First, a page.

Agony Review

By Mark Delaney,
Typically I like to start a review with some anecdote that relates to the game or its assessment that follows. In the case of Agony, there's nowhere to really begin. It stands on its own as the most remarkably broken game I've ever played across all generations of Xbox and maybe beyond. There's no reason this game should have ever been released in this manner, and the fact that it was casts great doubt on the game certification process. Wherever you thought the bottom was for how poorly a game could play at launch, Agony finds a new bottom. It's actually quite fitting for a game all about Hell to feel like you're actually stuck there when you try to play this.

26/05/2018 - Carousel

Agony is a first-person horror game that begins as the protagonist descends into the somewhat Book of Revelation-inspired version of Hell. Biblical writings accompany every loading screen, and the heat and brimstone are all certainly reminiscent of that particular addendum to the religious text, but the game seems to take some creative license in designing new types of demons and other horrors, and for whatever reason, they're largely centered around female sexual organs. The story may eventually explain why that is, but in my review time, I was not able to see much of the game at all.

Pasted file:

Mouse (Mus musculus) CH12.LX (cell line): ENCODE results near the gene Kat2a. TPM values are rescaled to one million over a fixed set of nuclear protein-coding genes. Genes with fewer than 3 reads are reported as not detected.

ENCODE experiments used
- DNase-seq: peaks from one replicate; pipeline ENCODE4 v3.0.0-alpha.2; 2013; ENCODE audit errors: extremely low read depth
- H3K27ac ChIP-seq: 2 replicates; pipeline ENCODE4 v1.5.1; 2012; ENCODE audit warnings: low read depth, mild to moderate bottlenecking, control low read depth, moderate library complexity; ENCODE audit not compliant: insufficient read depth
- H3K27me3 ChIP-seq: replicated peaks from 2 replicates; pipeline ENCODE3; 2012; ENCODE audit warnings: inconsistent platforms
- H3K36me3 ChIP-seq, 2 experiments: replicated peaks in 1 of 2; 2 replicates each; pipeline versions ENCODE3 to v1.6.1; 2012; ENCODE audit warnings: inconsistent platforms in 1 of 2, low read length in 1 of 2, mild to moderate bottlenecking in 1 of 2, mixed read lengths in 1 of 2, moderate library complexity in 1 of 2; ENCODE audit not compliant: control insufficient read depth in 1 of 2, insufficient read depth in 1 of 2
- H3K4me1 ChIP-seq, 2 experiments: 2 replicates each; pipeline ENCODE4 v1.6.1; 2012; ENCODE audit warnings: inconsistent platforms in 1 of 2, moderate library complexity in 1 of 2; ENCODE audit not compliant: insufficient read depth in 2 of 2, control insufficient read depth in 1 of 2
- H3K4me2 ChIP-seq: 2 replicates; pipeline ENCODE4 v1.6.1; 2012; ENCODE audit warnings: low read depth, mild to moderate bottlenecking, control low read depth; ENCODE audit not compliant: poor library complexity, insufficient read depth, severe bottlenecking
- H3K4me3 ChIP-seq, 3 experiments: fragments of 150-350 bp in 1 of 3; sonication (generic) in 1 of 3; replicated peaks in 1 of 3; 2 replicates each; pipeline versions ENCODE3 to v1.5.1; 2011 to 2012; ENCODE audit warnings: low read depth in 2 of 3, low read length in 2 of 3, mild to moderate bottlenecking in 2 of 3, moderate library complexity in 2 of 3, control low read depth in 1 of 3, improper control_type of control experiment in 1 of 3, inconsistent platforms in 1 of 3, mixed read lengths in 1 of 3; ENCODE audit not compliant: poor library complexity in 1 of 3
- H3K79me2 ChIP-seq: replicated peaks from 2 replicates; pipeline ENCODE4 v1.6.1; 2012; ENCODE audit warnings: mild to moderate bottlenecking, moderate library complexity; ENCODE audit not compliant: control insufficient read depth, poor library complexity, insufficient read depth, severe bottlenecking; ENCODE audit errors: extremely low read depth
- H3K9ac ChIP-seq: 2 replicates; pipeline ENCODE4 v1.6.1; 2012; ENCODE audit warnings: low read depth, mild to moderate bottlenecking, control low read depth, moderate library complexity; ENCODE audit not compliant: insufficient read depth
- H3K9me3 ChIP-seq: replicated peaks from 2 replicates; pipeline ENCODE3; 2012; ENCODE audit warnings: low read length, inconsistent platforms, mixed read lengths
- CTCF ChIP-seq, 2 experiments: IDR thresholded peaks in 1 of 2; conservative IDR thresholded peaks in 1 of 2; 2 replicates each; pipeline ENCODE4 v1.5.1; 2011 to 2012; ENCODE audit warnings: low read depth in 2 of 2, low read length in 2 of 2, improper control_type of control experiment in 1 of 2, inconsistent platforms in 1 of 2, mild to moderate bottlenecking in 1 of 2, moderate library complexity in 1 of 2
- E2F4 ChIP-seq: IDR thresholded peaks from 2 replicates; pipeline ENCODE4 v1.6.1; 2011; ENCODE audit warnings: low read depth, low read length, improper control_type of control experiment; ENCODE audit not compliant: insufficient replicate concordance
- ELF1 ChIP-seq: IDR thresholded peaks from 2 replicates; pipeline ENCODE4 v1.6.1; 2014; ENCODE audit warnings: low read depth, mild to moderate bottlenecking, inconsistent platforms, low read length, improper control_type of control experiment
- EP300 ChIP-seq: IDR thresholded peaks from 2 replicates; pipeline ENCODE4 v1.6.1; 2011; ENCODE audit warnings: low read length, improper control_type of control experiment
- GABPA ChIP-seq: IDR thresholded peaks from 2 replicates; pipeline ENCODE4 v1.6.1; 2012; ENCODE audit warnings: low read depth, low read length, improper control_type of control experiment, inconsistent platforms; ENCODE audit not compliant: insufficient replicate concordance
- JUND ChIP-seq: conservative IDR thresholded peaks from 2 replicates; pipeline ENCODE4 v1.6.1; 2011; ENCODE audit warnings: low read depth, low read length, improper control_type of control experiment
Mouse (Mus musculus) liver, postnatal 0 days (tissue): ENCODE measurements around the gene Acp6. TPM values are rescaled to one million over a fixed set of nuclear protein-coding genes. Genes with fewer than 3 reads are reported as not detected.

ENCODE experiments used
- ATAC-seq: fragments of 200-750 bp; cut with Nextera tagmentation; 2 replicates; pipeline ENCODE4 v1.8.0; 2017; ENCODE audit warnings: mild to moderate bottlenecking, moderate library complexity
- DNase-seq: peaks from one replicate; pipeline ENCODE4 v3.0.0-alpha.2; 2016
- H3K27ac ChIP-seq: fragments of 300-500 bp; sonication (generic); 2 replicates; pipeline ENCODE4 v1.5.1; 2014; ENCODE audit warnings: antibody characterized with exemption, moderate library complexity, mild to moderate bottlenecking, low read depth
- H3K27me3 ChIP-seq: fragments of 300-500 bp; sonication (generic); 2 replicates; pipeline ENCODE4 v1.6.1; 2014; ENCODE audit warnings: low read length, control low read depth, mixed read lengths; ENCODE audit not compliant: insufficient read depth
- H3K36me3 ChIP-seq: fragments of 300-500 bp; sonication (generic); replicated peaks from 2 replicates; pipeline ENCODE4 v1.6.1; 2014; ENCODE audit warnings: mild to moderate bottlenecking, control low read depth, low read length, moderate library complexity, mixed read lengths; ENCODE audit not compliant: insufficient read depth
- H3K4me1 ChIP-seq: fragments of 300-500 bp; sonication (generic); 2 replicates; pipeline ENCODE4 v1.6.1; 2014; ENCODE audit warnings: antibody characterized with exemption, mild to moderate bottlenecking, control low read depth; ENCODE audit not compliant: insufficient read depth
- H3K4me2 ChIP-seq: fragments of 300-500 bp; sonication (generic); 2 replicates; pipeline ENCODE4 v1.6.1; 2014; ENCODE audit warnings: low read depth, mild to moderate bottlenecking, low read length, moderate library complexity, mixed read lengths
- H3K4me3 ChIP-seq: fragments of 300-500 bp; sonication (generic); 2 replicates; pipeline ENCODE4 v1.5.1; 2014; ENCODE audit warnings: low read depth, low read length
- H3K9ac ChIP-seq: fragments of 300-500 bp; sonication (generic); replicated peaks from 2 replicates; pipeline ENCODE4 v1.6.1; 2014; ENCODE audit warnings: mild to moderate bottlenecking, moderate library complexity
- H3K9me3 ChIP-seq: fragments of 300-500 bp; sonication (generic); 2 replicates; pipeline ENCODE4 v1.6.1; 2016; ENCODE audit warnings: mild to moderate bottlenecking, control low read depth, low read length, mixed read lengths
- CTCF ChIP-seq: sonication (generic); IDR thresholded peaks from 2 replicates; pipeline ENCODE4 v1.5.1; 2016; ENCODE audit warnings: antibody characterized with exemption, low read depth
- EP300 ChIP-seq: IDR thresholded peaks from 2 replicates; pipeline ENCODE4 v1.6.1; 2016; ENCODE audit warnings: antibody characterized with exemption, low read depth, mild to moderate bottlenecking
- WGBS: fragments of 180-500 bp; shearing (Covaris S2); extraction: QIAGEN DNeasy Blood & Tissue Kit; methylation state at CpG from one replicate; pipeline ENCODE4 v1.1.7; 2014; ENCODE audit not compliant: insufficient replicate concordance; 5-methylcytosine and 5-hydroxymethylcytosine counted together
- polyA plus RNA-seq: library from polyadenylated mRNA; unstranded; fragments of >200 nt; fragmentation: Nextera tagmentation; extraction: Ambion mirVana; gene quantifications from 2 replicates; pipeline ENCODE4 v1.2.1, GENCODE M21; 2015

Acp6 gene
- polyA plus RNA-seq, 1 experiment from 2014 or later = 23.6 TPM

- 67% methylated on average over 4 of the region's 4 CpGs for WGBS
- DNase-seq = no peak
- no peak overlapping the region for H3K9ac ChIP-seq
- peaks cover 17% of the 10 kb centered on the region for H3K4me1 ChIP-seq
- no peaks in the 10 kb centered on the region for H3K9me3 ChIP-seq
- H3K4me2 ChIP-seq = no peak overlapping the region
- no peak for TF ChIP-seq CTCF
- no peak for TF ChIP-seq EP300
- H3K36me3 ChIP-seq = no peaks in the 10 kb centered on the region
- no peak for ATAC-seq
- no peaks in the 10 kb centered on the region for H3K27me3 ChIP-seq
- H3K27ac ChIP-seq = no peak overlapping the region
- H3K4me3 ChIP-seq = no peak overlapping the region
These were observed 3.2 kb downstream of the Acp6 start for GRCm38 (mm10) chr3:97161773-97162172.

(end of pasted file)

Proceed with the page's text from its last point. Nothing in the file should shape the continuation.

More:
Regardless, the whole project seems desperate to court controversy to a laughable extent and this may explain some of these aesthetic choices. Some content was ultimately cut from the game to meet rating board requirements, but even what remains feels so adolescently designed, like a big brother trying hard to gross out his younger sibling. It's certainly gross, but it's not nearly as inspired as it seems to think it is. The textures also leave a lot to be desired, which are usually acceptable in an indie game like this, but Agony's pre-release period showed off many high resolution screens of the game that were, in hindsight, extremely misleading. The studio wasn't the first to do this, and they sadly won't be the last, but that doesn't make any instance of that practice forgivable.

Other early warning signs of Agony's seemingly limitless problems first appeared in little places. The UI is unappealing and the game's systems are never really explained well, or sometimes at all. Stealth is meant to play a role in the now popular hide-and-seek fashion of so many genre counterparts, like an early sequence that tasks you with navigating a maze while multiple "chorts" (the demons from the cover art) lurk about, blindly following your sounds. The walls in which you're supposed to hide don't always let you in, and the piles of bodies you're told about are never shown or demonstrated, which is a huge issue because the game's lighting is also dysfunctional. Horror happens in the dark, no doubt, but Agony's lighting is broken to where even turning the brightness up all the way can leave you close to blind, and what you can see is now greyed out with such settings.